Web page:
In Shamra society marriage, bearing and raising children was the accepted practice and clerics who governed Shamra society put enormous pressure on all to adhere to traditional values. Dara, however, always felt like an outcast, and in Shamra Divided she learns that her ancestors had been banished, two hundred years earlier, when the Shamra moved to a new homeland. Dara had been part of a warrior/hunter clan whose values differed greatly from those espoused by the ruling clerics. Dara’s ancestors, leaders of the Stone Mountain Shamra, had a harsh life, living on a mountain and fighting a race that greatly outnumbered them. For Dara’s family procreation was a necessity to insure their family would continue to lead their clan. While not promiscuous, romance and marriage took a backseat to survival. Few of Dara’s female ancestors married, though all bore children. Dara, herself, had no amorous desires when she reached puberty. Pilla, her close friend and soulmate, being more traditional was to marry the day the Shamra were attacked and enslaved. She continually told Dara that she would one day find a male to cherish and marry. But, as Pilla prepared for marriage, Dara scoffed at the idea she would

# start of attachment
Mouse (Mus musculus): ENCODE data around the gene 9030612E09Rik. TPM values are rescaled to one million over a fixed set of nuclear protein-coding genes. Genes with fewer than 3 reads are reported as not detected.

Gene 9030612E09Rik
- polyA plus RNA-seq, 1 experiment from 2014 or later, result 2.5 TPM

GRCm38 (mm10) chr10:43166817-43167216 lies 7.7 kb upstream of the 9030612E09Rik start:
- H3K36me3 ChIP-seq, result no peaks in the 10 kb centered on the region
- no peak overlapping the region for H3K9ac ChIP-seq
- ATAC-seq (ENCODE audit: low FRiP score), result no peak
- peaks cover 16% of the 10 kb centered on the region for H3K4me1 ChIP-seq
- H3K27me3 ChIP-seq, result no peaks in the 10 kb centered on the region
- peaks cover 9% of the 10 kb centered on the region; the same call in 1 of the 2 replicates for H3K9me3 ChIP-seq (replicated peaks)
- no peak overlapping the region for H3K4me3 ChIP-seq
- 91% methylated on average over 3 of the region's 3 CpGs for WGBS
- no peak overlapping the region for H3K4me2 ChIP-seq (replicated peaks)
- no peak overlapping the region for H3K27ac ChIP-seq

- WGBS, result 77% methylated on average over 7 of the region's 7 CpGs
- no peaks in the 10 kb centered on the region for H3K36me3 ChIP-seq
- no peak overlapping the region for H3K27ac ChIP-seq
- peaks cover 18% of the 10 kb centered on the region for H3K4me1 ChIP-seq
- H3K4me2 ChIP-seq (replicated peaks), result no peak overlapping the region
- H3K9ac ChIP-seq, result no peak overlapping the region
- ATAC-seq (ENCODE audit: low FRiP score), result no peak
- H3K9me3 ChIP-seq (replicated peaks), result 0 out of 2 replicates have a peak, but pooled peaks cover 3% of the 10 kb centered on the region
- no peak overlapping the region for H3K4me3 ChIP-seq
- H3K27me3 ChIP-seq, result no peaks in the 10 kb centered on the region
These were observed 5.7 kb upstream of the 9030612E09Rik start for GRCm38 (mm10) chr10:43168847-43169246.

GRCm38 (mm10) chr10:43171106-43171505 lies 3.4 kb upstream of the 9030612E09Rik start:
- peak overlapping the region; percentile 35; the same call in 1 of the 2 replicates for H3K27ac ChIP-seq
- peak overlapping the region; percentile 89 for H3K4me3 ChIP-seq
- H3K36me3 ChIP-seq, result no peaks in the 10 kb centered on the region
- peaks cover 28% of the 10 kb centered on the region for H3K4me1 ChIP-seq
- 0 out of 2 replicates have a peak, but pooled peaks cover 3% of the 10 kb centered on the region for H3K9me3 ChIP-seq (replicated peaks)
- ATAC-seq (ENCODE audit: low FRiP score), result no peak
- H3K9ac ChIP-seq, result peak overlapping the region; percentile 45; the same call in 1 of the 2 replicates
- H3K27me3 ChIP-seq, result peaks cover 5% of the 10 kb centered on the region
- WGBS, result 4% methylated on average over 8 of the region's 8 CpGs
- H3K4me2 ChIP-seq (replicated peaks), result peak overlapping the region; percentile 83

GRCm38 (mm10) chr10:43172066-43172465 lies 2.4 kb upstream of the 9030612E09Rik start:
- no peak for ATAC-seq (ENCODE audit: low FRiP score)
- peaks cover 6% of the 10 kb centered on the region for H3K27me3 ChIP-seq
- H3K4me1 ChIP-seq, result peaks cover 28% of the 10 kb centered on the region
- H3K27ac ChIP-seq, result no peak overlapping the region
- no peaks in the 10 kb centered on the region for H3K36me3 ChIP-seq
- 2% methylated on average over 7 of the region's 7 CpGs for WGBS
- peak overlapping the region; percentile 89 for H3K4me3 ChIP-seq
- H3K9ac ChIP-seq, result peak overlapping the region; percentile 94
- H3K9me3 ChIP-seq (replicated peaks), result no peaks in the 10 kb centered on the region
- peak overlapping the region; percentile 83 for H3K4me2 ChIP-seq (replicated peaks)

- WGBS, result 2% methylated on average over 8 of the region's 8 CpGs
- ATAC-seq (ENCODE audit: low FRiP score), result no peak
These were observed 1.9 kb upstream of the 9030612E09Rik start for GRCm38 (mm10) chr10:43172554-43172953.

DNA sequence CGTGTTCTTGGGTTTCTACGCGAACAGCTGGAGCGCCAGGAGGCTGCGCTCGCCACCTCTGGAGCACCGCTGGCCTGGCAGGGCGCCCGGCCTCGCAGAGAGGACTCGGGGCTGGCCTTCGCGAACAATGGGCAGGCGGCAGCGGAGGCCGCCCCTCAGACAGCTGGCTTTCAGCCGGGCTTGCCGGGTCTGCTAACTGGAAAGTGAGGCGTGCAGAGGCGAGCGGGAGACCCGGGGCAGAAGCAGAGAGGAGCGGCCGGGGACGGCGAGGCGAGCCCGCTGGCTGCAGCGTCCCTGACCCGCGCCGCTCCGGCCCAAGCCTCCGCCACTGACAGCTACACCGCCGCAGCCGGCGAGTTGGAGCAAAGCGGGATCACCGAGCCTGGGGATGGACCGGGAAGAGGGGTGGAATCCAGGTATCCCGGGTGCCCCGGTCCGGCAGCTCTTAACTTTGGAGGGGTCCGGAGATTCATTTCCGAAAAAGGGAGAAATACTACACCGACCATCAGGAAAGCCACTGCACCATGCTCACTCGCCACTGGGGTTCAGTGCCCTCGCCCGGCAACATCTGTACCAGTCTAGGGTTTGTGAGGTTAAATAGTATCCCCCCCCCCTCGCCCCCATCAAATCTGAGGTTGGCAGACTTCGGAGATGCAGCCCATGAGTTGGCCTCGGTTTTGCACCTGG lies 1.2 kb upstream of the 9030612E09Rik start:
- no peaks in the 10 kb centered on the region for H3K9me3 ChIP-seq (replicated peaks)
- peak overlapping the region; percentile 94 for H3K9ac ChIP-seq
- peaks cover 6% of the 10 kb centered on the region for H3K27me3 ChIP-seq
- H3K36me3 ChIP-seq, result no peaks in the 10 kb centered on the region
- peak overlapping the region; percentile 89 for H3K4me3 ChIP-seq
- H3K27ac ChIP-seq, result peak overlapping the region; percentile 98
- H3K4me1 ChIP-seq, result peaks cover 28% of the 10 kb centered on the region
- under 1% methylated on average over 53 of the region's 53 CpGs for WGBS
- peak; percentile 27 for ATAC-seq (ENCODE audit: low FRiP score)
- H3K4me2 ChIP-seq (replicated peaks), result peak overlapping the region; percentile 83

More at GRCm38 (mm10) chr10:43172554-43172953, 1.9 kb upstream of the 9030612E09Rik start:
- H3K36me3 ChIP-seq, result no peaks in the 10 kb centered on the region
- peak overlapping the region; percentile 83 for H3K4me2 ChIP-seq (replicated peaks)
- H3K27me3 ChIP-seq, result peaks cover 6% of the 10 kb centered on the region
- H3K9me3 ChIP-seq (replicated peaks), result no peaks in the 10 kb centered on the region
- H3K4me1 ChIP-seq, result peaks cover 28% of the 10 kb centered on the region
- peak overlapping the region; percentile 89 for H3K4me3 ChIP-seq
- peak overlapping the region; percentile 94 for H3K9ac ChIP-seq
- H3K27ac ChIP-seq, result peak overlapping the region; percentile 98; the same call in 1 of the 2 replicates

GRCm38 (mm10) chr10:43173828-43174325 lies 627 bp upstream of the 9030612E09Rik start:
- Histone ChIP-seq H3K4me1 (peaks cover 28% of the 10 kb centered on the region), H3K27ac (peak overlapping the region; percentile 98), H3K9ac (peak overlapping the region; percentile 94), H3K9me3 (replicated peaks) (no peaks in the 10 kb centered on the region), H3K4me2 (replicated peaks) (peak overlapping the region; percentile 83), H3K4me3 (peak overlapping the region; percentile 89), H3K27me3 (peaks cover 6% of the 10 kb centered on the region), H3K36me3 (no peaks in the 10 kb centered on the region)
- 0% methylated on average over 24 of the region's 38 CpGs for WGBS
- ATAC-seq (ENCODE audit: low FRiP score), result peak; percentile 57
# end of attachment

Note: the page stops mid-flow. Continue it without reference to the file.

ever find a male she would fall in love with (and find a male who would abide by her un-Shamra-like behavior).
With this in mind if contemporary Dara became pregnant she would accept the consequences of her actions and have her baby. She would keep her baby feeling she could raise a child better than any stranger. She would not consider marriage to the father. Getting pregnant had nothing to do with love and marriage. She would decide the father’s role in the rearing of her child. But Dara would not oppose abortion. She would feel that it was a woman’s choice what to do under such circumstances. Her personal
view would be if she was foolish enough to engage in unprotected sex she would have to face the music rather than taking the easy way out. Yet she would accept the decisions of others whether it be to have an abortion or have the baby and give it up for adoption. She would involve herself in the pro-choice movement, adamant that no religious group or others who opposed abortion would have a say in what a woman did with her body. And, Pilla would be right beside her. She, too, would accept the consequences for risky sexual behavior—she would have and rear her child if she became pregnant.